Seventy-three percent of millennials say that global warming is “personally important” to them, but only 37 percent said they were willing to contact government officials about the issue. Just 13 percent said they actually had contacted government officials about the issue in the last year, according to a report released Tuesday by the Yale Program on Climate Change Communication and the George Mason University Center for Climate Change Communication.
Democratic millennials were much more willing to contact representatives, with 58 percent saying they would “definitely or probably” reach out to elected officials. Eighteen percent of Republican millennials said they would “definitely or probably” contact lawmakers, Anthony Leiserowitz, the director of the Yale Program on Climate Change Communication, told Newsweek.
“It’s not surprising that relatively few people in any generation report having contacted government officials in the past 12 months. Most Americans have no experience doing that, no one has ever asked them to, and many don’t know how,” Leiserowitz said in an email.
“The fact that 37 percent of Millennials are willing to contact government officials is an indicator of a potentially politically active public—those that might if asked, if taught what to say, if taught how, etc. But again, most have never been asked to.”
The report, which used data polled in five waves between May 2017 and April 2019, found that younger Republicans are more likely to believe climate science than older ones. While 19 percent of Republicans in the Silent Generation, born between 1925 and 1945, said they believed that global warming was caused by humans, 42 percent of Millennial Republicans said the same. Similarly, 28 percent of Republicans in the Silent Generation said that they were worried about global warming, while 45 percent of Millennial Republicans expressed concern. Republican Gen X-ers were more concerned than Republican Baby Boomers, who were more worried than those in the Silent Generation.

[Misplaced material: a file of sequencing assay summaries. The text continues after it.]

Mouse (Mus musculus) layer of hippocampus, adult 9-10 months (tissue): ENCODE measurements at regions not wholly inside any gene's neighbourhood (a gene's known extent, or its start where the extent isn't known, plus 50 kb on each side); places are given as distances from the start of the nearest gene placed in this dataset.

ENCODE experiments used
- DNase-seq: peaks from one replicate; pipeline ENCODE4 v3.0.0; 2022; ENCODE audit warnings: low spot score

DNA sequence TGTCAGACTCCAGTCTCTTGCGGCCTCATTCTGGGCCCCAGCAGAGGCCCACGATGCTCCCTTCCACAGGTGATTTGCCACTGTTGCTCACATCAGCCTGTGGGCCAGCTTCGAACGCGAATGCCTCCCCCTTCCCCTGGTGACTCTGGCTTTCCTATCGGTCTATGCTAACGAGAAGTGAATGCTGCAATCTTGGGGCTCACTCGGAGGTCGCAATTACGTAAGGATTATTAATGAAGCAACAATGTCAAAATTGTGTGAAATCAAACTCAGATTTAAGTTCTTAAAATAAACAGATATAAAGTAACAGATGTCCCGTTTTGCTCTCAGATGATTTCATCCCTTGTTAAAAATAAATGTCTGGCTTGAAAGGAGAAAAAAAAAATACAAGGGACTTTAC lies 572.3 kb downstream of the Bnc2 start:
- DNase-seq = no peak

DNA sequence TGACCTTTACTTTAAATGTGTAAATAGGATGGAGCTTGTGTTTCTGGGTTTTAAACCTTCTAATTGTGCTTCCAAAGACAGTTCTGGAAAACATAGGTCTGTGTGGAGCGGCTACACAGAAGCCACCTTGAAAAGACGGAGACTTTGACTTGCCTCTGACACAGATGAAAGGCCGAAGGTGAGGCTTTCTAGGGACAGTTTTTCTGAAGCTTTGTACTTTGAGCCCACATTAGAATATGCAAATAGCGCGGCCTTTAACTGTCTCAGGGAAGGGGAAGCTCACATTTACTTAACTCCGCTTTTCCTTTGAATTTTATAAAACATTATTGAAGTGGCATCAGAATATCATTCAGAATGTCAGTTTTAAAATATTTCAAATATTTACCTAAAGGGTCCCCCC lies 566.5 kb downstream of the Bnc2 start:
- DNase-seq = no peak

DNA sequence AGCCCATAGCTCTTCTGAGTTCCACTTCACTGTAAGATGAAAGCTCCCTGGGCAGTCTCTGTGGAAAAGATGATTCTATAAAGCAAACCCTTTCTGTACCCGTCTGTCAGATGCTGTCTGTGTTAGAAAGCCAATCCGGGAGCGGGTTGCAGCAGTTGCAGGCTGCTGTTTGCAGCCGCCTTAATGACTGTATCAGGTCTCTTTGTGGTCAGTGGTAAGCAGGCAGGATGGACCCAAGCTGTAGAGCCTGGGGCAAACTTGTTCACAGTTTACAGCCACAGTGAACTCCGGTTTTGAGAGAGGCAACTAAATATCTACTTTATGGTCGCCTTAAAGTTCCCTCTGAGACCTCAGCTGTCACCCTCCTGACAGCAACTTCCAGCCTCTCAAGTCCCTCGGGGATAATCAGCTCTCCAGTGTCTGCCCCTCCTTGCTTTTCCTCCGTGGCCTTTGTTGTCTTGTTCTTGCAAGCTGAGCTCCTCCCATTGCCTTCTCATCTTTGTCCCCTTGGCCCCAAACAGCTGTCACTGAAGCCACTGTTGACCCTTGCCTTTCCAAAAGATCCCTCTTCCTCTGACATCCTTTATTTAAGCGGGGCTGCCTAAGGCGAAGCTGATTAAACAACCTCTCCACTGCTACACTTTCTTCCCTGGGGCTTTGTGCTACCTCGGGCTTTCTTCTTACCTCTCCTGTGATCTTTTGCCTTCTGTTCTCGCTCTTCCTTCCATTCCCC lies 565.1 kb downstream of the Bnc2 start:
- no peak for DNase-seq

While Republicans in older age generations expressed less concern than younger ones, Democratic respondents did not show the same patterns. Democrats in the Silent Generation were the most convinced that global warming is occurring.
Democrats indicated significantly higher levels of concern about—and belief in the evidence of—global warming than Republicans did.
While the survey showed that many Republicans still did not believe in the overwhelming body of climate science, global warming has emerged as a central topic among Democratic contenders for president.
“We must treat climate change like the existential security challenge it is,” South Bend, Indiana, Mayor Pete Buttigieg said while giving a policy speech on Tuesday. “As traditionally conservative sectors, from the business community led by the insurance industry to our own military leaders repeatedly remind us, climate instability is a threat multiplier. It can accelerate the spread of pandemics, food insecurity and mass migration.”
His comments on global warming came after a number of individuals running for president, including those receiving the most public support, unveiled progressive plans to address climate change.
Last week, former vice president Joe Biden revealed a plan to ensure the country had net zero carbon emissions by 2050 and spend $1.7 trillion to address climate change. Senator Elizabeth Warren also unveiled a plan last week calling for the U.S. to invest $2 trillion on “green manufacturing.”
Despite the increased focus on climate change compared to prior elections, voters still do not view it as one of the top issues that they want to see candidates address. Millennials polled for the Yale and George Mason survey said that they ranked global warming as the ninth most important topic influencing their vote in the 2020 election. All other age groupings said that global warming was less important in determining their vote.